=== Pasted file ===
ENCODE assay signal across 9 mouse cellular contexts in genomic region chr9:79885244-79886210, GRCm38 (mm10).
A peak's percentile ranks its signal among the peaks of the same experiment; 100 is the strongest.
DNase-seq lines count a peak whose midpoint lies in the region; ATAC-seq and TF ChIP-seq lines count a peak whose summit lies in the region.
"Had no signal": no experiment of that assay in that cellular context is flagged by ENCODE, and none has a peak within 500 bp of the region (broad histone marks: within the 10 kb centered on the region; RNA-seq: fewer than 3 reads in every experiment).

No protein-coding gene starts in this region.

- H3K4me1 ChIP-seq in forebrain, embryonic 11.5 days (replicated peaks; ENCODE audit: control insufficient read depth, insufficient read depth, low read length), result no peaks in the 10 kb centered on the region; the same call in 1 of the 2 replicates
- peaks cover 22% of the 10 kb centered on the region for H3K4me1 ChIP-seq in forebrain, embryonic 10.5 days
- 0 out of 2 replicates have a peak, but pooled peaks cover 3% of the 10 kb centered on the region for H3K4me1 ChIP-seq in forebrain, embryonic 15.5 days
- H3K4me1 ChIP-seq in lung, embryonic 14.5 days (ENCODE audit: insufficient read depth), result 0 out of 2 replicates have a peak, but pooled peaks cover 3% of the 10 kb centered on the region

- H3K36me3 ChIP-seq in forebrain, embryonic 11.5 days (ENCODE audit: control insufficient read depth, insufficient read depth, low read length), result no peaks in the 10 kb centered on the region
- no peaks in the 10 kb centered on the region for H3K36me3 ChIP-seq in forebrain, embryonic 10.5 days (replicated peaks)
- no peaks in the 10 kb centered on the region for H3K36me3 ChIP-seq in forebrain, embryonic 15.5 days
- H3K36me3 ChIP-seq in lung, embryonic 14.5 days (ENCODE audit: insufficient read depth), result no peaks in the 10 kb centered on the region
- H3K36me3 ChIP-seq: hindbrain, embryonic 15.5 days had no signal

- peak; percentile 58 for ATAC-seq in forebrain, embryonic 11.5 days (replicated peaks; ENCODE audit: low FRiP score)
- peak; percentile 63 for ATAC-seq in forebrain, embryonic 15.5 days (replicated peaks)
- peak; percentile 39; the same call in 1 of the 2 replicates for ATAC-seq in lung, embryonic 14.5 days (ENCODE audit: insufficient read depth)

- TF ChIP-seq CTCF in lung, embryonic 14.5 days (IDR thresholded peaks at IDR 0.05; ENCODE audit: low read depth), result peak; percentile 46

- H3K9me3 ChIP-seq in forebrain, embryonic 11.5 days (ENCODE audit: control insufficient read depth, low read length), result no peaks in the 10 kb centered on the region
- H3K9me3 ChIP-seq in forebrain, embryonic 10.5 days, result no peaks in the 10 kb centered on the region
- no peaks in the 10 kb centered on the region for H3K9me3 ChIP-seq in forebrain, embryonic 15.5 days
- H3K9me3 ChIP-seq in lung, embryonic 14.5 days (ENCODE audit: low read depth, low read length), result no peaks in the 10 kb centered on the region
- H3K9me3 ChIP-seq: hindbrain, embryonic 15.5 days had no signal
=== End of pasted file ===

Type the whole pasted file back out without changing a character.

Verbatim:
ENCODE assay signal across 9 mouse cellular contexts in genomic region chr9:79885244-79886210, GRCm38 (mm10).
A peak's percentile ranks its signal among the peaks of the same experiment; 100 is the strongest.
DNase-seq lines count a peak whose midpoint lies in the region; ATAC-seq and TF ChIP-seq lines count a peak whose summit lies in the region.
"Had no signal": no experiment of that assay in that cellular context is flagged by ENCODE, and none has a peak within 500 bp of the region (broad histone marks: within the 10 kb centered on the region; RNA-seq: fewer than 3 reads in every experiment).

No protein-coding gene starts in this region.

- H3K4me1 ChIP-seq in forebrain, embryonic 11.5 days (replicated peaks; ENCODE audit: control insufficient read depth, insufficient read depth, low read length), result no peaks in the 10 kb centered on the region; the same call in 1 of the 2 replicates
- peaks cover 22% of the 10 kb centered on the region for H3K4me1 ChIP-seq in forebrain, embryonic 10.5 days
- 0 out of 2 replicates have a peak, but pooled peaks cover 3% of the 10 kb centered on the region for H3K4me1 ChIP-seq in forebrain, embryonic 15.5 days
- H3K4me1 ChIP-seq in lung, embryonic 14.5 days (ENCODE audit: insufficient read depth), result 0 out of 2 replicates have a peak, but pooled peaks cover 3% of the 10 kb centered on the region

- H3K36me3 ChIP-seq in forebrain, embryonic 11.5 days (ENCODE audit: control insufficient read depth, insufficient read depth, low read length), result no peaks in the 10 kb centered on the region
- no peaks in the 10 kb centered on the region for H3K36me3 ChIP-seq in forebrain, embryonic 10.5 days (replicated peaks)
- no peaks in the 10 kb centered on the region for H3K36me3 ChIP-seq in forebrain, embryonic 15.5 days
- H3K36me3 ChIP-seq in lung, embryonic 14.5 days (ENCODE audit: insufficient read depth), result no peaks in the 10 kb centered on the region
- H3K36me3 ChIP-seq: hindbrain, embryonic 15.5 days had no signal

- peak; percentile 58 for ATAC-seq in forebrain, embryonic 11.5 days (replicated peaks; ENCODE audit: low FRiP score)
- peak; percentile 63 for ATAC-seq in forebrain, embryonic 15.5 days (replicated peaks)
- peak; percentile 39; the same call in 1 of the 2 replicates for ATAC-seq in lung, embryonic 14.5 days (ENCODE audit: insufficient read depth)

- TF ChIP-seq CTCF in lung, embryonic 14.5 days (IDR thresholded peaks at IDR 0.05; ENCODE audit: low read depth), result peak; percentile 46

- H3K9me3 ChIP-seq in forebrain, embryonic 11.5 days (ENCODE audit: control insufficient read depth, low read length), result no peaks in the 10 kb centered on the region
- H3K9me3 ChIP-seq in forebrain, embryonic 10.5 days, result no peaks in the 10 kb centered on the region
- no peaks in the 10 kb centered on the region for H3K9me3 ChIP-seq in forebrain, embryonic 15.5 days
- H3K9me3 ChIP-seq in lung, embryonic 14.5 days (ENCODE audit: low read depth, low read length), result no peaks in the 10 kb centered on the region
- H3K9me3 ChIP-seq: hindbrain, embryonic 15.5 days had no signal